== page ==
Growing Spinach

Growing Spinach

Growing spinach, perpetual spinach or Swiss chard – these are all fairly easy to grow.
Spinach is rich in nutrients such as iron, protein, vitamin A and chlorophyll.

Whether raw in salads or lightly steamed spinach is a suitable accompaniment to a wide range of dishes.

Growing Spinach – Soil Preparation

Spinach is a thirsty plant so prefers a moist soil – but not waterlogged.  Using a mulch of grass clippings around the spinach plant will help retain the moisture levels in the soil.
Dig the soil well before growing spinach as their tap roots can grow fairly deep. When digging the soil also dig in some organic compost or manure into the soil to provide a good amount of organic matter and the nutrients for the growing season.

Spinach doesn’t like acidic soils, so check the PH of the soil after digging, the PH should be around 6.5 – 7.0. Add lime if required.

You can sow spinach in early spring. Make a smooth seed bed by racking the soil over. Sow the spinach seeds outside in rows 1½cm deep and try and sow the seeds about 2cm apart. Sow the rows about 20cm apart. Germination of spinach seeds can take between one to two weeks. When the spinach seedlings appear, many gardeners thin them to 10cm apart. I personally just leave them to grow as they are. To have a continuous crop of spinach over the summer you will need to stagger growing spinach over summer, you can sow spinach every two to three weeks. The last sowing should be 60 days before the first frosts in your area.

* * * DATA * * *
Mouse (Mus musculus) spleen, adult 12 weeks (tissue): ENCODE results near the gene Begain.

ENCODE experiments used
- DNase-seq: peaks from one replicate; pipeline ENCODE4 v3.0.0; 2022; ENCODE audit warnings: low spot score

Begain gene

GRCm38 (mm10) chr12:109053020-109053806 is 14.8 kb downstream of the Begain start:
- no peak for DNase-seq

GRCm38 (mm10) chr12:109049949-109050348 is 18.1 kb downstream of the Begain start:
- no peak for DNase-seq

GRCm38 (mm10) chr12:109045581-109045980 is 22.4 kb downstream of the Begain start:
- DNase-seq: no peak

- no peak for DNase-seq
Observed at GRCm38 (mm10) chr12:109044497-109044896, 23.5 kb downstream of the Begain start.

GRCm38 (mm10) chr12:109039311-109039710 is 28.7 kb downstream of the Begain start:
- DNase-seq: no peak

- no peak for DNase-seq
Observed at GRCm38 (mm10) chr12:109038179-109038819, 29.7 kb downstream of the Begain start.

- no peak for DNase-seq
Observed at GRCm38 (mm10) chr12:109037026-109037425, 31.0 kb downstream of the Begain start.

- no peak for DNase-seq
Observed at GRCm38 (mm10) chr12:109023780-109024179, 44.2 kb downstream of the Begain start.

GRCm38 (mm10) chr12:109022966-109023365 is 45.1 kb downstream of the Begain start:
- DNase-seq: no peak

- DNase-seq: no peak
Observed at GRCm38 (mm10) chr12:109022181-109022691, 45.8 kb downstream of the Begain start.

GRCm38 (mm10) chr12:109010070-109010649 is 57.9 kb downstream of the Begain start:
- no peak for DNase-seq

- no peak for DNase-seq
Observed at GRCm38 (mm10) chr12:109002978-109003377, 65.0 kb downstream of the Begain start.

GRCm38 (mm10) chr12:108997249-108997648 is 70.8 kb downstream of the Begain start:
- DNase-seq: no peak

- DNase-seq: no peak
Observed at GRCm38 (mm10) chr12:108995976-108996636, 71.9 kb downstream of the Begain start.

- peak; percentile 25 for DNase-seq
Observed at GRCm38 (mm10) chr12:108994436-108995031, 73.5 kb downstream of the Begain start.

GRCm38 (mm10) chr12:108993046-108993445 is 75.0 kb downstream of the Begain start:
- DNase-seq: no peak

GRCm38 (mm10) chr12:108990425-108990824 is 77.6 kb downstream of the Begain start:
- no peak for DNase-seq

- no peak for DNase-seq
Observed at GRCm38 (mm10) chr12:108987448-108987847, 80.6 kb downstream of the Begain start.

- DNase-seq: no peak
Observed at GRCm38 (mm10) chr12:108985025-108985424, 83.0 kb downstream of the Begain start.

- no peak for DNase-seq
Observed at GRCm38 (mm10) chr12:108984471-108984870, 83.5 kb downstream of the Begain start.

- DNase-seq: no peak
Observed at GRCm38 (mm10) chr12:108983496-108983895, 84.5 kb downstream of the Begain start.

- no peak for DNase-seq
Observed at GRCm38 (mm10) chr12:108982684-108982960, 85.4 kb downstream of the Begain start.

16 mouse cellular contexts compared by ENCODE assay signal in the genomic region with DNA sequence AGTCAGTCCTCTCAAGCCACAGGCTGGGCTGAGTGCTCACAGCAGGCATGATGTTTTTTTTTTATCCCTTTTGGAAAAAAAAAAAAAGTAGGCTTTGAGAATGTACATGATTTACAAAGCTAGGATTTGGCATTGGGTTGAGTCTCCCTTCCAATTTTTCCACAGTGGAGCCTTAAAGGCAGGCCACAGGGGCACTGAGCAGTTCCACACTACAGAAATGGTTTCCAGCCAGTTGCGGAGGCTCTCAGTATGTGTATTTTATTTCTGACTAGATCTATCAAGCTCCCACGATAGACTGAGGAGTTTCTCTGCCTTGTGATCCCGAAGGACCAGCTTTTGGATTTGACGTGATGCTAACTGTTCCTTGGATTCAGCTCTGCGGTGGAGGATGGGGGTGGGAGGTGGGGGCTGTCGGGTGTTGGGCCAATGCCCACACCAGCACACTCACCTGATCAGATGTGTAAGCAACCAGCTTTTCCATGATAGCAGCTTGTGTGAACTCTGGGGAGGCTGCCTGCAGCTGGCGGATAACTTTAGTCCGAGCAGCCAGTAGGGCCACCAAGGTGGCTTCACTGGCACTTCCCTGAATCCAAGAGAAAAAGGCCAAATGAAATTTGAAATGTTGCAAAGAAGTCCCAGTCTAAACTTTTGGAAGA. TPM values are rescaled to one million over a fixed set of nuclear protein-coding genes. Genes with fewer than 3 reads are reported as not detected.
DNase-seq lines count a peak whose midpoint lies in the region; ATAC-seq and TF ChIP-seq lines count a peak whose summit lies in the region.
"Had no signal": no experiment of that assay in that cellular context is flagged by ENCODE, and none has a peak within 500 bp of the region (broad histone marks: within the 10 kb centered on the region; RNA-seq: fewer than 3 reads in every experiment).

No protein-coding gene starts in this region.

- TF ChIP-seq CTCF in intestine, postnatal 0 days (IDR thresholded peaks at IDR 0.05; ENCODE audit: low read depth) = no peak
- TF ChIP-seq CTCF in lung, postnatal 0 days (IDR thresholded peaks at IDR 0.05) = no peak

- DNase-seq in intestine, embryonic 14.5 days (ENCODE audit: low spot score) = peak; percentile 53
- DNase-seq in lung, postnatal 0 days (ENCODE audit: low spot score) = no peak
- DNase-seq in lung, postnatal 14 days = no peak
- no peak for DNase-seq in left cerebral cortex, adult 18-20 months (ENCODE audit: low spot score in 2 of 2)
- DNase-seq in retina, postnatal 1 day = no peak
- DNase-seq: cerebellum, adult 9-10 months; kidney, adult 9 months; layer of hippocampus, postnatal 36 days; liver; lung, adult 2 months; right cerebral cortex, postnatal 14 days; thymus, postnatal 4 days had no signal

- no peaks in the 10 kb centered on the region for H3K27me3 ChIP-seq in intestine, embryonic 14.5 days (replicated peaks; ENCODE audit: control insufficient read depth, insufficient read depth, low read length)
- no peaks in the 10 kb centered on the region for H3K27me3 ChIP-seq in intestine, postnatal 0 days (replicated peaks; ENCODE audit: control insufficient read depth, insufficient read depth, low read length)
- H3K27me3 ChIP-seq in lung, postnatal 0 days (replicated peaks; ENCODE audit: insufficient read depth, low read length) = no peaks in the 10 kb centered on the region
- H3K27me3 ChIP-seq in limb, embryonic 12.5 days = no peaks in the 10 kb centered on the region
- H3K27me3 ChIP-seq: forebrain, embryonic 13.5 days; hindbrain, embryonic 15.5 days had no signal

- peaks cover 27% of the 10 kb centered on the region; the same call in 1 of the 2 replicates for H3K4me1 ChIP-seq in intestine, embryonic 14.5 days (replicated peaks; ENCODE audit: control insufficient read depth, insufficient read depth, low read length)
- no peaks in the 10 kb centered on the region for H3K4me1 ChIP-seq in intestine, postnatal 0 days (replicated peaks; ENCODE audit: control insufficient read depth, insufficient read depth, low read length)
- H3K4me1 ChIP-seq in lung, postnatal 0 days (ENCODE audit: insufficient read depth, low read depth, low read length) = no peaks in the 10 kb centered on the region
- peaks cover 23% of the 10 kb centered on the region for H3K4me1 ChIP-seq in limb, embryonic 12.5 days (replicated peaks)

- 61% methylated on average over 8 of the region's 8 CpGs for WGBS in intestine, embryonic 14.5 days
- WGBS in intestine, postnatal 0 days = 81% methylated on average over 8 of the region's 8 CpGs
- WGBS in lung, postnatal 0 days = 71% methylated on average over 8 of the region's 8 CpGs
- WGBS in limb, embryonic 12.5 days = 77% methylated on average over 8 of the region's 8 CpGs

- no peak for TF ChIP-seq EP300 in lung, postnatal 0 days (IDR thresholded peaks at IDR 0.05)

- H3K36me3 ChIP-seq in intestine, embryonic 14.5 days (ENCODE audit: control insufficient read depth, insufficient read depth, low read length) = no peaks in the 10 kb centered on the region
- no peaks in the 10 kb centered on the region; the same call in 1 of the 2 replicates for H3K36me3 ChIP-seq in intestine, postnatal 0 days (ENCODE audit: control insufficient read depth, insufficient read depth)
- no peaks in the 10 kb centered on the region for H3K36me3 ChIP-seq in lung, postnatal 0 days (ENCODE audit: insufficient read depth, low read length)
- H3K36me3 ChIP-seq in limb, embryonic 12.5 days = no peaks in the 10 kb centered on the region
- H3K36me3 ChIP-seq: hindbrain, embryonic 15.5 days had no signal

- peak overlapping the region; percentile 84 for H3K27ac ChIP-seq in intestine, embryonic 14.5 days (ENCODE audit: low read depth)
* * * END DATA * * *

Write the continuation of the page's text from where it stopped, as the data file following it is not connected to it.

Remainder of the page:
Growing Spinach – Position

Spinach prefers to grow in partial to full sun, though it will grow in partial shade as well.
Looking after the crop

Growing spinach is easy as long as you keep the plants well-watered when conditions are dry. Also you need to mulch around the spinach plants as this will help retain moisture in the roots.

Spinach is usually ready to pick around 40 to 50 days after sowing.

The spinach leaves are ready when the leaves look big enough to pick. Pick the outer leaves first so that the inner leaves are able to continue to grow – this will allow the spinach to continue cropping. Leave at least half of the spinach leaves on the plant as over-harvesting can kill the spinach plant. To reduce the leaves from wilting, cut them off as close to the base of the spinach plant as possible, it’s also better to pick the leaves in the morning or evening. The younger the spinach leaves, the tastier they are and the leaves will taste the best straight after picking.
Straight after picking put the spinach leaves into a plastic bag and place them in the fridge as soon as possible. You can store them in the fridge for a couple of days. Or you can freeze the leaves.

Spinach has a habit of bolting that’s why many gardeners grow perpetual spinach or Swiss chard as they are hardier and don’t bolt as quickly. You can buy slow bolting spinach varieties and these take longer to blot then ordinary varieties. Spinach will bolt quicker in hot, dry days. Cooler temperatures will often result in better spinach yields.

Start growing spinach in your garden and you’ll be eating this gorgeous vegetable within 60 days.

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